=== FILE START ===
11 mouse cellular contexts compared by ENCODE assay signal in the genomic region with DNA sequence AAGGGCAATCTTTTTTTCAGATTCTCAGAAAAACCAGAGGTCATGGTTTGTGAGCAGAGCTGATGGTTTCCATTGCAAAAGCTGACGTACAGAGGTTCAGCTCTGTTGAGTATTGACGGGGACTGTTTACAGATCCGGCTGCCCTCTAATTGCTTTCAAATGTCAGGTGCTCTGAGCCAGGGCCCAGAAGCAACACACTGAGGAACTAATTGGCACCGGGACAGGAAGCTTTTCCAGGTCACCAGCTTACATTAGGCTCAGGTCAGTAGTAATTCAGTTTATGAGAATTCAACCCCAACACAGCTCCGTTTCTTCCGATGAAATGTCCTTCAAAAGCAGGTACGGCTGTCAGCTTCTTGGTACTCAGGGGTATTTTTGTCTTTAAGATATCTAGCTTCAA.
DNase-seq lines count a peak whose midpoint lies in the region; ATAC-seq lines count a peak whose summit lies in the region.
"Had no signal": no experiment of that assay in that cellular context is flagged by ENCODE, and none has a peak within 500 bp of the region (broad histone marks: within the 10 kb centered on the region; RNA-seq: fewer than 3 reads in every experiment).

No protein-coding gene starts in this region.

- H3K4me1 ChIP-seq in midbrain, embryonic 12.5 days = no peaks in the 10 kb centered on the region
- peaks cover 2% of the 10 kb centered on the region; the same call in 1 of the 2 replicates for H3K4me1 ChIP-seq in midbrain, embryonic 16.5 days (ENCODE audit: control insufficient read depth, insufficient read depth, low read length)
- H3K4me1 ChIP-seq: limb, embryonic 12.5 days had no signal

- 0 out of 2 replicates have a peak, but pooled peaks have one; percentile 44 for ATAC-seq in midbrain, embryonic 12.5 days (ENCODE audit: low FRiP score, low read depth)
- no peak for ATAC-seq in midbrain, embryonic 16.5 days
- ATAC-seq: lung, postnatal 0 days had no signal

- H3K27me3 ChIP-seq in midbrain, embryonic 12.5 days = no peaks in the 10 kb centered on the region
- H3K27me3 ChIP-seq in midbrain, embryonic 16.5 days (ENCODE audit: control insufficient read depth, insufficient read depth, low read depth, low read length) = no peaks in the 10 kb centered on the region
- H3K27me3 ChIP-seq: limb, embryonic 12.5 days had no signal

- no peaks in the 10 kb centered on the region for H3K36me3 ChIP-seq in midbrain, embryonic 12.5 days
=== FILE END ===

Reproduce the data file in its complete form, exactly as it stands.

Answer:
11 mouse cellular contexts compared by ENCODE assay signal in the genomic region with DNA sequence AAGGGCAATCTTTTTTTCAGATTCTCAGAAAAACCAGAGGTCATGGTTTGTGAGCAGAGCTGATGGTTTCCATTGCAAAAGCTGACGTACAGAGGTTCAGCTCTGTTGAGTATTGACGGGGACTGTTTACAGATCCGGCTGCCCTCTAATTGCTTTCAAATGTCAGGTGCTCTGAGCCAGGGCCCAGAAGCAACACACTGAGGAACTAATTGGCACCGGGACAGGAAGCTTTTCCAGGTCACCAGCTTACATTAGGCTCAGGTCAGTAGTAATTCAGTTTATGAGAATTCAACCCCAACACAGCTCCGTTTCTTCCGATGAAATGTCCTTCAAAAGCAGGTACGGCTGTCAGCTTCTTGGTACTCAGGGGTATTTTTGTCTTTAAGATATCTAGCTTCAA.
DNase-seq lines count a peak whose midpoint lies in the region; ATAC-seq lines count a peak whose summit lies in the region.
"Had no signal": no experiment of that assay in that cellular context is flagged by ENCODE, and none has a peak within 500 bp of the region (broad histone marks: within the 10 kb centered on the region; RNA-seq: fewer than 3 reads in every experiment).

No protein-coding gene starts in this region.

- H3K4me1 ChIP-seq in midbrain, embryonic 12.5 days = no peaks in the 10 kb centered on the region
- peaks cover 2% of the 10 kb centered on the region; the same call in 1 of the 2 replicates for H3K4me1 ChIP-seq in midbrain, embryonic 16.5 days (ENCODE audit: control insufficient read depth, insufficient read depth, low read length)
- H3K4me1 ChIP-seq: limb, embryonic 12.5 days had no signal

- 0 out of 2 replicates have a peak, but pooled peaks have one; percentile 44 for ATAC-seq in midbrain, embryonic 12.5 days (ENCODE audit: low FRiP score, low read depth)
- no peak for ATAC-seq in midbrain, embryonic 16.5 days
- ATAC-seq: lung, postnatal 0 days had no signal

- H3K27me3 ChIP-seq in midbrain, embryonic 12.5 days = no peaks in the 10 kb centered on the region
- H3K27me3 ChIP-seq in midbrain, embryonic 16.5 days (ENCODE audit: control insufficient read depth, insufficient read depth, low read depth, low read length) = no peaks in the 10 kb centered on the region
- H3K27me3 ChIP-seq: limb, embryonic 12.5 days had no signal

- no peaks in the 10 kb centered on the region for H3K36me3 ChIP-seq in midbrain, embryonic 12.5 days